Cartoons

Time to drop anchors…
Mar 1, 2019 (WiC 442)

Mention CNN and the faces of its top news anchors will spring to mind. But could artificial intelligence render their role obsolete?

Xinhua news agency seems to think so after creating the world’s first female news reader. Called Xin Xiaomeng, she will make her “professional debut” reading the news during the upcoming ‘two meetings’ of the country’s national leglislature and political consultative body this month.

The AI anchor was created in collaboration with search engine Sogou. Based on images Xinhua has released, she looks like a typical newscaster and is also said to have convincingly real facial expressions.

Alongside Xin the news agency announced an updated model of male equivalent Xin Xiaohao, who can stand up and gesticulate. An earlier version was seen in November at the World Internet Conference in Wuzhen. “I will work tirelessly to keep you informed as texts will be typed into my system uninterrupted,” he explained helpfully in an introductory video.

Xinhua says that increased use of AI will bring down production costs. But perhaps the real upside for Beijing is that artificial anchors don’t veer off script.

Raising the red flag
Feb 22, 2019 (WiC 441)

Welcome to the “biggest city you’ve never heard of” declared Jeremy Clarkson in last Friday’s episode of his Amazon Prime show The Grand Tour (which he co-hosts with fellow ex-Top Gear presenters Richard Hammond and James May). He was speaking of Chongqing, the southwestern municipality with a population of over 30 million.

Much of the threesome’s hour-long show was spent in Chongqing where Clarkson initially test-drove the Hongqi L5, a limousine with the hefty price tag of £880,000. His review of the 3.2 tonne Chinese vehicle (known as a Red Flag in English) was more upbeat than WiC had expected, though he did insist on wrongly pronouncing its name as a ‘honkie’.

“I only saw this thing for the first time a few moments ago and already I’m in love. I love the way each door weighs the same as a medium-sized mountain. I love the flagpoles. It’s like a cartoon baddie’s car. Hongqi won’t say how fast it will do 0-60 but I don’t care about any of that because it is just magnificent and evil,” he concluded, before adding the rejoinder: “The price is mad.”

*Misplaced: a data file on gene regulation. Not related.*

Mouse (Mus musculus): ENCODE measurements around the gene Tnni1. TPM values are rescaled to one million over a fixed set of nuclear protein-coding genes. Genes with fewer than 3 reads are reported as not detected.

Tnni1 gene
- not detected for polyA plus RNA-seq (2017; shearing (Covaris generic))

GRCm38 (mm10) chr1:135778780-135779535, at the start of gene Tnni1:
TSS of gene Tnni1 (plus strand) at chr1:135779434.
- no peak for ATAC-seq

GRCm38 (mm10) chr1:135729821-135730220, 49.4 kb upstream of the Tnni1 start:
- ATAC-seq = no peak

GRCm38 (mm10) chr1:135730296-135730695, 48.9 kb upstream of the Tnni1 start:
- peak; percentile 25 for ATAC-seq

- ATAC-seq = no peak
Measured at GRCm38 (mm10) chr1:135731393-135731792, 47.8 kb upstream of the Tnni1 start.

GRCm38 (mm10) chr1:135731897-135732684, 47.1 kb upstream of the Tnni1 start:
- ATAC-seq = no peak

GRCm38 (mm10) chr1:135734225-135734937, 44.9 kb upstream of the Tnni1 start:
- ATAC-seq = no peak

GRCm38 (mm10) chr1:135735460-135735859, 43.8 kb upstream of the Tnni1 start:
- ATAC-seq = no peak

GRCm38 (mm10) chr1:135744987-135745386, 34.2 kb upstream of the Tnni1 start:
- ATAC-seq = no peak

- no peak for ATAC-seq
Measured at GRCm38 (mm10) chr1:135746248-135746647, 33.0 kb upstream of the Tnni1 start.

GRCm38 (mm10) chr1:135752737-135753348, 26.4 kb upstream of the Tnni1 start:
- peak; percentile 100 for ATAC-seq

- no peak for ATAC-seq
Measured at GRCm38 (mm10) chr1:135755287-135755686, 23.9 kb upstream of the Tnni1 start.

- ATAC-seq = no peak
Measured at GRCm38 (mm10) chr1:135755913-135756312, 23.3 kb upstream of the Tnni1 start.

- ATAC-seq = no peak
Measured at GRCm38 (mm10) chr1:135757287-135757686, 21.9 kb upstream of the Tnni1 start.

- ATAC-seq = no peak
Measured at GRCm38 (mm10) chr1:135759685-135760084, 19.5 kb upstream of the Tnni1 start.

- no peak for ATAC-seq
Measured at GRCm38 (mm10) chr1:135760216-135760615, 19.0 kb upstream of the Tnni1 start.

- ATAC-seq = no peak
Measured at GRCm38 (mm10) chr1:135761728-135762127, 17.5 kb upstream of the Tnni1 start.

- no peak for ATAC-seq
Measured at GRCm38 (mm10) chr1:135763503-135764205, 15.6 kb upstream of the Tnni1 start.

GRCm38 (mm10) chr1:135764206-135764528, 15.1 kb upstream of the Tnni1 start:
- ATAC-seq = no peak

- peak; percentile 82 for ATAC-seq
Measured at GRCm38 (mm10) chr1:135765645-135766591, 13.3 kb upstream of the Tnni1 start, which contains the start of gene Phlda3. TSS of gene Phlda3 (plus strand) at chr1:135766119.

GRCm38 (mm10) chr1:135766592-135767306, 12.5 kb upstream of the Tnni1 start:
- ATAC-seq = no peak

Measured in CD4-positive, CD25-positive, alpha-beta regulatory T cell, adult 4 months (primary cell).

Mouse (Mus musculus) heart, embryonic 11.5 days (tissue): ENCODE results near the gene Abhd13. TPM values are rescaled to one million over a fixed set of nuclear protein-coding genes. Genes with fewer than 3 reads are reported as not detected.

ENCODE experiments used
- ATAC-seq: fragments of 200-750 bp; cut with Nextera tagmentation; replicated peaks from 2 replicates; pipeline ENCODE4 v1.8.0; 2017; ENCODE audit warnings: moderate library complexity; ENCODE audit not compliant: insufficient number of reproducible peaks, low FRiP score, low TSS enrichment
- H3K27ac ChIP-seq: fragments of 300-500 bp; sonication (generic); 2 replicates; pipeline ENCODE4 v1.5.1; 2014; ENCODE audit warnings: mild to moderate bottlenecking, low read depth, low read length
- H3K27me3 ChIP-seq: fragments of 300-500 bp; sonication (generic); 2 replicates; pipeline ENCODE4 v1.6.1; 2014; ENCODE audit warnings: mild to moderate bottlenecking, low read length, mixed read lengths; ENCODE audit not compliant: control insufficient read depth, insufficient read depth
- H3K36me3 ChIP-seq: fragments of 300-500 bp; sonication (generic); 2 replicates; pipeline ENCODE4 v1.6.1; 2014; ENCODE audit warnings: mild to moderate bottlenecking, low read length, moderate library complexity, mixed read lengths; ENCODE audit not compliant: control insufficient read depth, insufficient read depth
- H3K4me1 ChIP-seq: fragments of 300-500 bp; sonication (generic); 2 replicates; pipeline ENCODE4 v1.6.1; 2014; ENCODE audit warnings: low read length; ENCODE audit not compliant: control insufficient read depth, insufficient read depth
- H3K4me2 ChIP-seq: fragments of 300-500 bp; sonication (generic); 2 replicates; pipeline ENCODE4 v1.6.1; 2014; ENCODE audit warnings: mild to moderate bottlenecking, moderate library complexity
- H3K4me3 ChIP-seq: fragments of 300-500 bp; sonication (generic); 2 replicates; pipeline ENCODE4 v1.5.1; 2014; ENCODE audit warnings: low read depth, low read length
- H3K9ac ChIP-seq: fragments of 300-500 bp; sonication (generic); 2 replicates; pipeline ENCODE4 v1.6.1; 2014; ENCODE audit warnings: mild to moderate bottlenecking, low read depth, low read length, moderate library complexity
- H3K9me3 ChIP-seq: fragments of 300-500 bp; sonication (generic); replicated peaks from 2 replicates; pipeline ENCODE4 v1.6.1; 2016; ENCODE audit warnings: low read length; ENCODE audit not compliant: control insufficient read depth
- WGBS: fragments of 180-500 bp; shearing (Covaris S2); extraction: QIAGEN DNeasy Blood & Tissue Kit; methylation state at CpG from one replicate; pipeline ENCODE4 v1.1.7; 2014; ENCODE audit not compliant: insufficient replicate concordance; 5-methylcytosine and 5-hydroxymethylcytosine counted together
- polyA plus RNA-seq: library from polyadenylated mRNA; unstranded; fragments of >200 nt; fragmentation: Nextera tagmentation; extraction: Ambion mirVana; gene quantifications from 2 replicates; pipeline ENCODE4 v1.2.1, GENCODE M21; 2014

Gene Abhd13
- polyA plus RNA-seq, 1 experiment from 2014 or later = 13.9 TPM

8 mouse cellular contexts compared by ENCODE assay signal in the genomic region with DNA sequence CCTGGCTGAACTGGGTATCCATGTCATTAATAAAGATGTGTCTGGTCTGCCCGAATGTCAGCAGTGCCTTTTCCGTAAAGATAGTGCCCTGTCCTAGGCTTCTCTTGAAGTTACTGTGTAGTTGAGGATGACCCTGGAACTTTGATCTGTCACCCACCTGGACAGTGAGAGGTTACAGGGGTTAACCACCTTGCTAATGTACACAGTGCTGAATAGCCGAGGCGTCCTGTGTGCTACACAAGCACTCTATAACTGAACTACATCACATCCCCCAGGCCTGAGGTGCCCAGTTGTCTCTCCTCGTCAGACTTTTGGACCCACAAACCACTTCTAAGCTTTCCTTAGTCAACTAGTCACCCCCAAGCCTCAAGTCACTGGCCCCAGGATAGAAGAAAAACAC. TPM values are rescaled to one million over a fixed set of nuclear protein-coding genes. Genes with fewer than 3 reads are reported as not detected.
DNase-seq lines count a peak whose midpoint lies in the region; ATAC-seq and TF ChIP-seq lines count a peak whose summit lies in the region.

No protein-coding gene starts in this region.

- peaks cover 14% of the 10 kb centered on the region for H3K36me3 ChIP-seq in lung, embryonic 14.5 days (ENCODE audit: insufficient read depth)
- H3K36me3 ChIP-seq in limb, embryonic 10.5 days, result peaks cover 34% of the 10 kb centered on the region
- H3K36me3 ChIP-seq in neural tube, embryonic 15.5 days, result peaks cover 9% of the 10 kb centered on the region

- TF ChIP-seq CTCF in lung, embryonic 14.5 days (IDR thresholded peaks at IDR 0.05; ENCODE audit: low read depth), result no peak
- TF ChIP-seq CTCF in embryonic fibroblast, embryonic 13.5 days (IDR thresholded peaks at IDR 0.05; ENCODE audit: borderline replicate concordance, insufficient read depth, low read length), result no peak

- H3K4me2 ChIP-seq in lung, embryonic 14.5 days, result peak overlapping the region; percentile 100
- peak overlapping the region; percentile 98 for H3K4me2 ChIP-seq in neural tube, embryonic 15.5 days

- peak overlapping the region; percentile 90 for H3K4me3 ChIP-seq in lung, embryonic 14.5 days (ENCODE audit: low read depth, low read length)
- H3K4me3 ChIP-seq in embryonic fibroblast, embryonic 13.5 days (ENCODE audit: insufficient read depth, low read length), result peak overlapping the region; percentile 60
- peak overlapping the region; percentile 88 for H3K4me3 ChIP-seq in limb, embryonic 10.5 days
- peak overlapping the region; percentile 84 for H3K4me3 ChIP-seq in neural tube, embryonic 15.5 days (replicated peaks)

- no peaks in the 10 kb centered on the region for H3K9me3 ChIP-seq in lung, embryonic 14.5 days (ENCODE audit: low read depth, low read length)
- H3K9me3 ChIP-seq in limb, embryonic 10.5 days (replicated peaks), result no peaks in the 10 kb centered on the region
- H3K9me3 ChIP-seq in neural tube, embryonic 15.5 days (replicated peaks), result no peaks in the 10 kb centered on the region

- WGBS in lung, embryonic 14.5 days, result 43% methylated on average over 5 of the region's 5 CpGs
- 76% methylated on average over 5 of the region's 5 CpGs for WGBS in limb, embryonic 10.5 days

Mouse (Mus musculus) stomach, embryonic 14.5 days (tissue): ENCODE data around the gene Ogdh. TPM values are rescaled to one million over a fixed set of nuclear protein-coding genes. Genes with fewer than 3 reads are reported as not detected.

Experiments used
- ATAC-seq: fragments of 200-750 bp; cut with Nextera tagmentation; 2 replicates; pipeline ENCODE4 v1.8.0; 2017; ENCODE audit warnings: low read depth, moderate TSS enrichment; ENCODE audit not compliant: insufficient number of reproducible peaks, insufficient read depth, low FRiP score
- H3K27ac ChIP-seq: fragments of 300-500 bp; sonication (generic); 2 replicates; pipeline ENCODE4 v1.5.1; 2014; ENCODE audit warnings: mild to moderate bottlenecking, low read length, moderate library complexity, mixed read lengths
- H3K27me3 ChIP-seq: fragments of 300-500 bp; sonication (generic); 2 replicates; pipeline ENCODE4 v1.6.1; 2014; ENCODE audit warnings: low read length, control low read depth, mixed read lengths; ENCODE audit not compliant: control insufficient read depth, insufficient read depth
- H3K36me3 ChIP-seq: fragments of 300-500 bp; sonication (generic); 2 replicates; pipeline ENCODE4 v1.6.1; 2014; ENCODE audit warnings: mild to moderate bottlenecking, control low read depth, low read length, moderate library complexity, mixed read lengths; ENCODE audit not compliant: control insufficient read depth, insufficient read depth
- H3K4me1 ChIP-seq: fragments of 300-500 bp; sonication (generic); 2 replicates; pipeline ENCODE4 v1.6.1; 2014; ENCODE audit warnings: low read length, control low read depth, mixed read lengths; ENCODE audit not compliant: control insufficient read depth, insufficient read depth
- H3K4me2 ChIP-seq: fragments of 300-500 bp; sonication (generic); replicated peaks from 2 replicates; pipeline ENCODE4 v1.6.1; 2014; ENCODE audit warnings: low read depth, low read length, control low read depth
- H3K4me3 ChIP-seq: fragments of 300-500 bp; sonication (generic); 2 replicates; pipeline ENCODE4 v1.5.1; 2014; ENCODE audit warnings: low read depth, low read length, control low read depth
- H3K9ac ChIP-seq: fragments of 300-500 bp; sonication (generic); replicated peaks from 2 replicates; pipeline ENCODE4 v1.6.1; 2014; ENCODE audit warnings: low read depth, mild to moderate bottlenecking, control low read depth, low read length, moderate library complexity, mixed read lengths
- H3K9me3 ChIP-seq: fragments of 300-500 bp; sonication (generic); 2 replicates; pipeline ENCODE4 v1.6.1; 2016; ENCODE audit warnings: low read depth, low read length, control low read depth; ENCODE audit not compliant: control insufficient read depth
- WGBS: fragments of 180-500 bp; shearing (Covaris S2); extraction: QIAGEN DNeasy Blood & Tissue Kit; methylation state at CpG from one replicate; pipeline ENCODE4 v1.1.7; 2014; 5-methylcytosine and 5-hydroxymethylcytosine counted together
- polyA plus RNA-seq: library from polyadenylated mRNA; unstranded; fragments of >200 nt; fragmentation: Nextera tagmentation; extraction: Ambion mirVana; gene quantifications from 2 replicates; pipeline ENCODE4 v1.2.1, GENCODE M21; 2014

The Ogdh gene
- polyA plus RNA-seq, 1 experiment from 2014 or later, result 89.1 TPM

At this point Clarkson cooked up an idea for how a Chinese executive could get more bang for their automotive buck. Just as richer Chinese love to shop for discounted luxury in England’s Bicester Village, he proposed they could also buy second-hand elite cars nearby and have them shipped to China. Even after taxes were paid it would still, said Clarkson, cost less than purchasing a new Honda Civic in China and be great for Britain’s balance of payments.

To this end he brought an old BMW 750IL (costing £8,400) to Chongqing to persuade the Chinese that this was a bargain – being about a hundredth of the cost of the Hongqi. The usual crazy road tests followed with all three presenters driving their cars and marvelling at a drive-thru factory. It sold doors – five million per year (Hammond revelled in the English translation of its corporate slogan: ‘If employee us angel overtime, it is not devil when they get salary.’)